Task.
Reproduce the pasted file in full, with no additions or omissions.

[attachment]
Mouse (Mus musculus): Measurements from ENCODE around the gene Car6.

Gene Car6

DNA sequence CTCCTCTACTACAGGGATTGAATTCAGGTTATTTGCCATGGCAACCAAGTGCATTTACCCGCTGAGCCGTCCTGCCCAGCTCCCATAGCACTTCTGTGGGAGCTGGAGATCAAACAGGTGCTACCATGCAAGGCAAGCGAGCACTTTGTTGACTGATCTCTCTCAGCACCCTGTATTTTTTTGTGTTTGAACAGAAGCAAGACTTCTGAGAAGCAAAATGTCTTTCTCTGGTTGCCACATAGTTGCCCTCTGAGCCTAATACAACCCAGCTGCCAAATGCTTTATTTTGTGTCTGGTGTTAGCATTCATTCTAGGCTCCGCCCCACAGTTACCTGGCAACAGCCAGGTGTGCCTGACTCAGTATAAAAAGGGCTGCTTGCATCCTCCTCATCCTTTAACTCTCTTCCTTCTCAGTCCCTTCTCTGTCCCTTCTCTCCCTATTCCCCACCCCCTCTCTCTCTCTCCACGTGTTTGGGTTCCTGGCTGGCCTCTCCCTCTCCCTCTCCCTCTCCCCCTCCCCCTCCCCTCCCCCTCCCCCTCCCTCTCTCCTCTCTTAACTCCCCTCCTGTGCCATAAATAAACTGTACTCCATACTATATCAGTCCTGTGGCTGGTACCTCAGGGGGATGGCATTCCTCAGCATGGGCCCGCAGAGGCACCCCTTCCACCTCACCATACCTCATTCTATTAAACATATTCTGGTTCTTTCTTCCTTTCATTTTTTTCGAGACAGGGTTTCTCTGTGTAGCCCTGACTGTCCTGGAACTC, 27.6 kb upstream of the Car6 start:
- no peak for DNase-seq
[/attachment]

Mouse (Mus musculus): Measurements from ENCODE around the gene Car6.

Gene Car6

DNA sequence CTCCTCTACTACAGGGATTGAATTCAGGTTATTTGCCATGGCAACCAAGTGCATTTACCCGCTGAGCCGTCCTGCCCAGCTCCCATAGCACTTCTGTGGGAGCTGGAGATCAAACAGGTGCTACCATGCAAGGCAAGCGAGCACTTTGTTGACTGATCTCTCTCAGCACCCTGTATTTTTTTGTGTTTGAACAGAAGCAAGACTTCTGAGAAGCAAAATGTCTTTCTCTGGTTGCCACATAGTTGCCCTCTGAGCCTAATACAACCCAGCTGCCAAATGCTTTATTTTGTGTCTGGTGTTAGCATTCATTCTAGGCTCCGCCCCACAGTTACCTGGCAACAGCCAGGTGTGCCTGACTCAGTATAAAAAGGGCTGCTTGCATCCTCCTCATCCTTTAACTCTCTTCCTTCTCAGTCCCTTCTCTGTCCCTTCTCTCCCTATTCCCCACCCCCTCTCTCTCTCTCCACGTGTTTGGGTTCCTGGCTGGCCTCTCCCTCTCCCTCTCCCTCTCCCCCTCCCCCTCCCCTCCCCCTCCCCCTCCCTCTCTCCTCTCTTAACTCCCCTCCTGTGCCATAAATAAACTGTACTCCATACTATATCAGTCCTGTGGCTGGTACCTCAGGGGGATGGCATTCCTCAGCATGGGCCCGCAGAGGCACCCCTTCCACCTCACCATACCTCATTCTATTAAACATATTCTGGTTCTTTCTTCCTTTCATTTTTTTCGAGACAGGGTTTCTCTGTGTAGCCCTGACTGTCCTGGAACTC, 27.6 kb upstream of the Car6 start:
- no peak for DNase-seq